We explain what noise pollution is, what are its causes and consequences. Also, how to avoid it and some examples.
What is noise pollution?
The presence of annoying, deafening or constant noise, as well as the simultaneous proliferation of excessive noise in a given area, thus negatively affecting the quality of life of human beings and children is called noise pollution, noise pollution or hearing pollution. animals.
While sound does not accumulate and endures as other forms of pollution do , generating long-term damage, the presence of sound contaminants has a direct and immediate impact on the life around them .
Certain noise levels are unavoidable in the contemporary way of life, product of industrial activities, means of transport or simply of the joint life of thousands of people.
However, when these levels reach considerable magnitudes or are so numerous that together they exceed what the ear can tolerate, they are considered a form of physical, emotional and psychological damage that requires action . That is why it is called noise pollution.
In fact, there are international organizations that warn about the gradual loss of the hearing capacity of the human being , and some reports from organizations such as the WHO consider 70 decibels (dB) as the limit of tolerable noise, although the ideal for Human rest and communication is 55.
An estimated 80 million people are constantly exposed to environmental noise exceeding 65 dB, according to studies by the European Union in 2005.
Causes of noise pollution
Many contemporary human activities are associated with noise generation , such as industrial extractions; the large manufacturing machinery; small, medium and large-scale transport vehicles; the musical concerts; the movie theaters; Even the simultaneous presence of a large number of people in a tiny environment can be considered a source of noise pollution.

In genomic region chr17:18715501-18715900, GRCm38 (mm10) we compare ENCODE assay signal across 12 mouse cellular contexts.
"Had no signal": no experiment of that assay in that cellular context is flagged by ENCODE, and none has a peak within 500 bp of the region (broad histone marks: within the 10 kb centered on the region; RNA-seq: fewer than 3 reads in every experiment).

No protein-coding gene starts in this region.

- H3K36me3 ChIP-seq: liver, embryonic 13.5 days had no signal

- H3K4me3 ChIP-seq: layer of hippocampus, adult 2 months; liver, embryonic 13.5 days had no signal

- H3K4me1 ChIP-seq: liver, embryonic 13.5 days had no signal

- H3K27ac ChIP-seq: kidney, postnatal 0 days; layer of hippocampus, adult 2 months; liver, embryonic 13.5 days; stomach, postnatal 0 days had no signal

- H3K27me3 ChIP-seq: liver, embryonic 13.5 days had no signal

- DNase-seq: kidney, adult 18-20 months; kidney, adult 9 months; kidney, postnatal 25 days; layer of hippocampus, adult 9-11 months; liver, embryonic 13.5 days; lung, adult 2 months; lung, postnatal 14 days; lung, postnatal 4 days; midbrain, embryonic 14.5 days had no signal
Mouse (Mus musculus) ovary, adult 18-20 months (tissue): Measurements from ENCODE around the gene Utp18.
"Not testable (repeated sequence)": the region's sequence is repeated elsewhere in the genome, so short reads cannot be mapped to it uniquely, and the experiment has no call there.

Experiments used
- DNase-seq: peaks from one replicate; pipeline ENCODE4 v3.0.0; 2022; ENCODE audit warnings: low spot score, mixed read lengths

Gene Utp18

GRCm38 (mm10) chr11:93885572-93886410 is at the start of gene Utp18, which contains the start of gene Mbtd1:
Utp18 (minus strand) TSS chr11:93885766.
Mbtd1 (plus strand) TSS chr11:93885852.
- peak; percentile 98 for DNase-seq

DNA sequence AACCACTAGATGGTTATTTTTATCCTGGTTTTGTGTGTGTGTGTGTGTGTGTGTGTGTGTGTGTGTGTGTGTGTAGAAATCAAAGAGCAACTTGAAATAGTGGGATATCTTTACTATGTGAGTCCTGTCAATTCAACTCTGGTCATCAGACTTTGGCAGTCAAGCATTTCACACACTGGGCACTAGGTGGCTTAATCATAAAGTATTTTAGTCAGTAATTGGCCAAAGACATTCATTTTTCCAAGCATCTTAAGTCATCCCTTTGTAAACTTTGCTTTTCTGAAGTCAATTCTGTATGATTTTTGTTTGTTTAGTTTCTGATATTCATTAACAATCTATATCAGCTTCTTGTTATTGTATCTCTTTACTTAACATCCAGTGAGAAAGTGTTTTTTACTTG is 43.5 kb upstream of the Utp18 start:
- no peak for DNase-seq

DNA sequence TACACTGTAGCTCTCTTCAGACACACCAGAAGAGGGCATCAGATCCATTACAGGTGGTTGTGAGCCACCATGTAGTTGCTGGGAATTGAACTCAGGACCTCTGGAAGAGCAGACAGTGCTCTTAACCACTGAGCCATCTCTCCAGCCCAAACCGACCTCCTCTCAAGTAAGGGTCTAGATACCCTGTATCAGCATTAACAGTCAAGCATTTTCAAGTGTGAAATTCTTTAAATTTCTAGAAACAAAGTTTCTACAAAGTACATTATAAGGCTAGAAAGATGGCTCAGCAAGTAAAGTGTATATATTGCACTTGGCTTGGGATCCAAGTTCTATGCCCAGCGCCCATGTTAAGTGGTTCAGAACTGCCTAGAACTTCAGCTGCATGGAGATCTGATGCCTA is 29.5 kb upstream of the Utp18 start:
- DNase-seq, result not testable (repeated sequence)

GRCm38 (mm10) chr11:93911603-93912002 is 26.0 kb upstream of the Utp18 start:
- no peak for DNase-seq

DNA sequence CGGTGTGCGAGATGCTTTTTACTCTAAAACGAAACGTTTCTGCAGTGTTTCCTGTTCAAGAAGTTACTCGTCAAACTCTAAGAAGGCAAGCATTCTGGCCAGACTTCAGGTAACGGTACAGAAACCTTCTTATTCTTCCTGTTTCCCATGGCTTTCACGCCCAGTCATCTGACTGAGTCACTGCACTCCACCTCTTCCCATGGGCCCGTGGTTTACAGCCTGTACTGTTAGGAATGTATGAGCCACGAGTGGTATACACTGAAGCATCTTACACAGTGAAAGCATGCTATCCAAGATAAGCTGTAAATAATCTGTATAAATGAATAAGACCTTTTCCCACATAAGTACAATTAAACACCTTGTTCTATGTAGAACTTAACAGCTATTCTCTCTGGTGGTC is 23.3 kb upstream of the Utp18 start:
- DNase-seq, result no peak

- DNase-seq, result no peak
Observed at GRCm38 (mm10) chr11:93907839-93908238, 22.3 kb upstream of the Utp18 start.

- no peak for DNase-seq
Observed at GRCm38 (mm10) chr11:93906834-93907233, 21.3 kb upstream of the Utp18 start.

Despite this, few measures are taken in this regard , and especially the individuals who live in the big cities are exposed to pernicious levels of noise on a daily basis.
Consequences of noise pollution
Some possible consequences of constant exposure to high levels of noise pollution are:
- Sociocusis . A slight damage to our auditory system that reveals the appearance of a constant beep after having subjected it to high sound levels. This effect usually happens with days, but the abuse of these conditions will lead to a decrease in hearing capacity and eventually deafness.
- Communicative interference . At higher levels of noise pollution, the more difficult oral communication is made, since our ears cannot discern some sounds from others, but the brain must filter between the amount of recorded sounds, the one that interests you.
- Physical effects . Beyond hearing damage, exposure to major sources of noise pollution produce certain physiological effects, such as pupil dilation, pulse acceleration, increased blood pressure and headaches, increased muscle tension and other stress symptoms .
- Psychological effects . Noise is highly harmful to mental and emotional health, as it can cause insomnia, fatigue, stress , depression , anxiety , irritability, isolation and lack of concentration, as well as learning and verbal communication defects in children.
How to avoid noise pollution?
Noise was not considered an environmental pollutant until recently, despite the presence of large industrial developments in various regions of the world. Since the beginning of the millennium (2000), numerous organizations and states have agreed to create legislation around noise, which has led to the emergence of regulations and legal codes to protect people from excessive noise .
However, many of the measures against noise remain unique. In environments of high presence of noise enterprises must provide their employees hearing protection equipment and must use insulating materials to prevent waves sound from spreading outside the enclosure and isolate industrial operations to remove them from the places where people live .
On the other hand, the use of earplugs and acoustic barriers in homes is a booming practice in various regions of the world.
Examples of noise pollution
Some examples of noise or hearing contamination are:
- Aircraft takeoff at airports, and presence of other combustion vehicles such as motorcycles without an exhaust filter.
- Concerts and other outdoor events equipped with loud speakers.
- Industrial operations or street repair (hydropneumatic drills) in the city.
- Wind farms in the fields (usually produce noises when turning the blades).